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    With generative AI balloons allowing anyone to create deepfake music, Google and Universal Music are working on ways to license musicians’ voices and melodies used in AI-generated music. It is reported.

    The arts industry, especially the music industry, has struggled to develop workarounds for AI-generated music, with some artists openly expressing their displeasure with AI being used to mimic their voices. . This comes as more and more people use generative AI to create music, images, and videos using the voices, styles, and sounds of well-known artists without permission.

    rapper ice cube He publicly denounced the act as “diabolical” and insisted that the perpetrators should be prosecuted. It’s not the first time Universal Music Group (UMG) has taken steps to protect music copyrights this year, as it told streaming services like Spotify and Apple Music in April to prevent AI companies from accessing their libraries. I sent you a letter.

    Salvation for artists?

    Talks between the two companies could be reassuring for artists, as they could gain something each time their voice or likeness is used in AI-generated music.

    Although still in its early stages, talks between the two companies have been confirmed by four sources close to the development, according to people familiar with the matter. report According to the Financial Times.

    We don’t yet have a concrete product on the horizon, but our ultimate goal is to come up with a platform or tool that allows fans to create songs and pay copyright holders for their work.

    This would also address one of the problems of generative AI, the prevalence of deepfakes.

    One of the most famous AI-generated deep fake songs is: “I have a heart on my sleeve” A song with AI-generated vocals mimicking Drake and The Weeknd. The song quickly went viral on social media platforms such as TikTok. The track was later removed from the streaming platform for copyright infringement.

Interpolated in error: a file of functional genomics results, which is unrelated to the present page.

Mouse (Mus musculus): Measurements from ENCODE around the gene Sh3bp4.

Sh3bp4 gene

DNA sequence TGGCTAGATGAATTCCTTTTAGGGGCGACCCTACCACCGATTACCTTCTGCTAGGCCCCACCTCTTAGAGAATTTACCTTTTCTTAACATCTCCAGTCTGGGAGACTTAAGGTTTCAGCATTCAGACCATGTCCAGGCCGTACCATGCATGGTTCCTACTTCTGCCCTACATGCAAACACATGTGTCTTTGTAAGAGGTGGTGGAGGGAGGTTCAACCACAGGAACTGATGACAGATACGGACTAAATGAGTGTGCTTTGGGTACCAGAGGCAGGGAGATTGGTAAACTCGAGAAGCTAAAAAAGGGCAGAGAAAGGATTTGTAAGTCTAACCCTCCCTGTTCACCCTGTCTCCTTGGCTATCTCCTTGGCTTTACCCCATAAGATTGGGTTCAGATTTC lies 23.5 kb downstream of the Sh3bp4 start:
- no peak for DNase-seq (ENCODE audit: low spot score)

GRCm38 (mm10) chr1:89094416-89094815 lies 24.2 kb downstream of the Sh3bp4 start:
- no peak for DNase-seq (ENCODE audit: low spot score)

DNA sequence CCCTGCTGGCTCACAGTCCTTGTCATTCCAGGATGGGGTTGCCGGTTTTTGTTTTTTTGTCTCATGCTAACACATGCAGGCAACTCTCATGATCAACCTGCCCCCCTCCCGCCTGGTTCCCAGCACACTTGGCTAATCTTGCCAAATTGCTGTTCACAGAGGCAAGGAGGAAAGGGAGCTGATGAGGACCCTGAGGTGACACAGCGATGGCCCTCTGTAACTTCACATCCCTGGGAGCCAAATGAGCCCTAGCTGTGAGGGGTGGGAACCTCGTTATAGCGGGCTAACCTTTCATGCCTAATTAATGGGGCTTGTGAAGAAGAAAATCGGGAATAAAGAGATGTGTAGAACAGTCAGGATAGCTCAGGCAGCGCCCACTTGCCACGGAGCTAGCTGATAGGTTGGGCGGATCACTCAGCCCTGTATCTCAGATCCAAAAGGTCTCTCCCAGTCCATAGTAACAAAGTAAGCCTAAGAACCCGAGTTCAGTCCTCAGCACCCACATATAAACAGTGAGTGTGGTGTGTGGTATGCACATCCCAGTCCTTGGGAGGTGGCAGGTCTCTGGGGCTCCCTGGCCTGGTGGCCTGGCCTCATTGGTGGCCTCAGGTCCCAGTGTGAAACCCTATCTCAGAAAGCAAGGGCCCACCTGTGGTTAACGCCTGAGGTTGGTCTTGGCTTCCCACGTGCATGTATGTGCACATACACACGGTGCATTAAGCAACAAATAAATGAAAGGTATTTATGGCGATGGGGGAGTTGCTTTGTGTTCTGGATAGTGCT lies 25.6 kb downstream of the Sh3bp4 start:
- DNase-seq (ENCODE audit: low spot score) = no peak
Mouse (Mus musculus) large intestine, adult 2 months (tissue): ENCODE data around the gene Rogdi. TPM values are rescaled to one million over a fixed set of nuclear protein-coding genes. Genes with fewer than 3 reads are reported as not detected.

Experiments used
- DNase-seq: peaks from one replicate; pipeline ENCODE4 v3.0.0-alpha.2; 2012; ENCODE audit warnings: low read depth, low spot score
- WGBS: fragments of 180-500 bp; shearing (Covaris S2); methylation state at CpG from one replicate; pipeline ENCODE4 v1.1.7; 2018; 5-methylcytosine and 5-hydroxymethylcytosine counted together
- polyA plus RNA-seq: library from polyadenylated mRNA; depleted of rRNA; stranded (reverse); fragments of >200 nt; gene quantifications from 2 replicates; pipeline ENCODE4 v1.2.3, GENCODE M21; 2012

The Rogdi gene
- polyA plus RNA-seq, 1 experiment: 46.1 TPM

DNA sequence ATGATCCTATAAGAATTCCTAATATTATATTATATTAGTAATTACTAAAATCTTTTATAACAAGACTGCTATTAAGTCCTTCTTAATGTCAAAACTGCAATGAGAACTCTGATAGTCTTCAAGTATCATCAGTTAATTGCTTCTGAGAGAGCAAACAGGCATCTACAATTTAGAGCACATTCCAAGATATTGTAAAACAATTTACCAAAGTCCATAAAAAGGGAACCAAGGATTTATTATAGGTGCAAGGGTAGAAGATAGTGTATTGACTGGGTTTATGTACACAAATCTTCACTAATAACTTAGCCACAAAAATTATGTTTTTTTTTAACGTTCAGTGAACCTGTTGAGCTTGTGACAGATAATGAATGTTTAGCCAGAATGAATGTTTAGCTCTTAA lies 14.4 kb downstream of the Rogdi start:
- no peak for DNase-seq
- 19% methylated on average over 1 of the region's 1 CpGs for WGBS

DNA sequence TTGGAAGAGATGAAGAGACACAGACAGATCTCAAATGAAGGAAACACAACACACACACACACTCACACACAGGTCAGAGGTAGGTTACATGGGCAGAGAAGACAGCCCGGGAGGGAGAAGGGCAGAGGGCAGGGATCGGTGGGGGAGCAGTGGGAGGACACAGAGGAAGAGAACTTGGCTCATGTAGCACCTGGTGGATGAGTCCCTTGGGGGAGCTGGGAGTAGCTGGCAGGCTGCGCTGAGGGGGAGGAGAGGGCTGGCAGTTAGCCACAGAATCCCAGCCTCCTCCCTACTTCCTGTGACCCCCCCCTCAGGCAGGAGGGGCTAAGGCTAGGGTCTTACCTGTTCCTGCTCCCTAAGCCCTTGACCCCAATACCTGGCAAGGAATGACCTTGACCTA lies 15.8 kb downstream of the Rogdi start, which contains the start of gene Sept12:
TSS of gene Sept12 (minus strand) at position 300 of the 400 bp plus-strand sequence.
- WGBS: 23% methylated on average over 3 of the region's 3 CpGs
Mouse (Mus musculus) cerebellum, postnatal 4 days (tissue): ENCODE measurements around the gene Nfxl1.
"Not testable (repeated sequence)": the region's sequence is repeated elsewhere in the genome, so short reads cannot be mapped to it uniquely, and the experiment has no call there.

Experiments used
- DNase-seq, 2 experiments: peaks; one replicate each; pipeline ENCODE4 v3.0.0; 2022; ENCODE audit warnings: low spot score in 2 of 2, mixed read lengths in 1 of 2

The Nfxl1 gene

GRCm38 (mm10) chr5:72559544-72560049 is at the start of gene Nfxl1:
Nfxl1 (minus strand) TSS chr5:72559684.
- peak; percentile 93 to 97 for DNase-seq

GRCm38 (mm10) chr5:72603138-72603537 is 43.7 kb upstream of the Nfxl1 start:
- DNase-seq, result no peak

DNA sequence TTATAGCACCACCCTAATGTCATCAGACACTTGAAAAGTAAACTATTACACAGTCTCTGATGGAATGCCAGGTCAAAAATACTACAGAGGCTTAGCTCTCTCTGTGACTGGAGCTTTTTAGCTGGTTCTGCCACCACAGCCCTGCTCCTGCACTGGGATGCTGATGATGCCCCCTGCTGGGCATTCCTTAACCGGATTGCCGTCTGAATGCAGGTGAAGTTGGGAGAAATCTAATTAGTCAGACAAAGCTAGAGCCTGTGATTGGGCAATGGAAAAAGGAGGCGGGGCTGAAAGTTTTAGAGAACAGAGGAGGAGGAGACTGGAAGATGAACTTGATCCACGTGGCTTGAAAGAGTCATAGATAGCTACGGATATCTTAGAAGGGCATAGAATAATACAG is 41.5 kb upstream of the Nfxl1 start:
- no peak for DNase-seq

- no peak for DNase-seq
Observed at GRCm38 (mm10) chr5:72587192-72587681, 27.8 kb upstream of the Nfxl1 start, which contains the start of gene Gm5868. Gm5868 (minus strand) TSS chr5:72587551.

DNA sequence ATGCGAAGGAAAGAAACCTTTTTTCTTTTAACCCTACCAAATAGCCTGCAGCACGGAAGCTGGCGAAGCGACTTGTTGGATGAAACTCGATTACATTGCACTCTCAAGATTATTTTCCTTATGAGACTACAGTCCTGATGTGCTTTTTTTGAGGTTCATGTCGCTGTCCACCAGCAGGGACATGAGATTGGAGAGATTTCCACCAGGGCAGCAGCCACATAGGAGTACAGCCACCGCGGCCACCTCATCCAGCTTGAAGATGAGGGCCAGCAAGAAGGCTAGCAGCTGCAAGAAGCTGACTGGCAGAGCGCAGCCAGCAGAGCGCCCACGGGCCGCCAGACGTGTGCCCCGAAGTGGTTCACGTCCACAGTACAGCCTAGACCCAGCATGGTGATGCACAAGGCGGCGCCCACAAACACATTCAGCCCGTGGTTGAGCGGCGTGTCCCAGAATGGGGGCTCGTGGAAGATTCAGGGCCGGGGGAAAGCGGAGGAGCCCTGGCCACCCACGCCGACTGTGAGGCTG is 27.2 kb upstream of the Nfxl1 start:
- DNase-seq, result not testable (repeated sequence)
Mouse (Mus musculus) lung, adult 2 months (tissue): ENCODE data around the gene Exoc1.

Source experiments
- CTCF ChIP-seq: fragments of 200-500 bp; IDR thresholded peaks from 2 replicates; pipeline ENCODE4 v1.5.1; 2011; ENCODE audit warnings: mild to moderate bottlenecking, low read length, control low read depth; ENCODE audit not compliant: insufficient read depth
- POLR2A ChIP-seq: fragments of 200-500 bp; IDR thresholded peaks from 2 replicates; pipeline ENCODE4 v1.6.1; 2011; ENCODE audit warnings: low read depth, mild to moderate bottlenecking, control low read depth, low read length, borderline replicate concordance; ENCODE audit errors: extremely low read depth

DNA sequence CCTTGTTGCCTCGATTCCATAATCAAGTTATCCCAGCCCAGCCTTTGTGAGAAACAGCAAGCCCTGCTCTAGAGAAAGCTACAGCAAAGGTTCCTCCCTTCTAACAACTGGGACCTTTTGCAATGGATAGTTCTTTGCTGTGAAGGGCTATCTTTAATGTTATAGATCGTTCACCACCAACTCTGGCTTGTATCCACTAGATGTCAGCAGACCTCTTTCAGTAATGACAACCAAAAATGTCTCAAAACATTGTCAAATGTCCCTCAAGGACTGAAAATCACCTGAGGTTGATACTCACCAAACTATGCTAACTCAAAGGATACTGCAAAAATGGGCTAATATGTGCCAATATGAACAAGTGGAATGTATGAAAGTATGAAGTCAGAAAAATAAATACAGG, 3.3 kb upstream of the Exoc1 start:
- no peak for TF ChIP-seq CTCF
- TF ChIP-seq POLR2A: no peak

Another example is “Gangsta’s Paradise” It features the voice of Frank Sinatra, and the voice of Johnny Cash was used on the pop single.barbie girl

    According to the Financial Times, a user account on YouTube named PlugginAI offers tracks mimicking the voice of the deceased. Tupac and Notorious Big

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    Music industry executives agree

    Universal Music General Counsel Jeffrey Harleston told US lawmakers his displeasure with the practice of using artist voices.

    “An artist’s voice is often the most valuable part of a person’s livelihood and public personality, and it cannot be stolen, even if the means are wrong,” he said.

    The Financial Times reported that Warner Music, the third-largest music label, is also in talks with Google about a product, according to sources close to the development.

    Warner Music CEO Robert Kinkle told investors on Tuesday, Aug. 8 that, with the right framework in place, AI could be “a new level of innovation, including new cover versions and mashups.” Fans will be able to give their heroes the ultimate tribute through user-driven content.” ”

    The rise of freely accessible tools for generating video and audio content, such as Midjourney, means that the average user can create deep fake music, making artists unhappy.

    by Telegraphthe acquisition recalls the rise of Google’s YouTube, where user piracy led to a long-running dispute with the music industry, but the site now pays record labels $2 billion a year in royalties. .

    Artists have a choice

    Kyncl said artists should have a choice when it comes to AI music, adding that the company’s priority is to ensure that artists have the right to opt-in.

    “Some people may not like it, but that’s perfectly fine,” he said.

    Electronic artist Grimes offered to allow people to use his voice, but split the royalties.

    Rosie Burbidge, Intellectual Property Partner at Gunnercooke LLP, said: “If the music itself is AI-generated, we are more clearly in the realm of copyright infringement. If you can prove that there is a similarity in the music, it is possible.” ”

    Recently, musician Ed Sheeran He said he “doesn’t buy into the AI ​​hype” when discussing AI in music, adding concern about mass job losses from technology.

    “The point of society is that we work and do something. If everything was done by robots, everyone would lose their jobs,” he said.

    He added that AI is “a bit strange” and society doesn’t need it.

    “It’s like, ‘Have you ever seen a movie where robots kill us?'”

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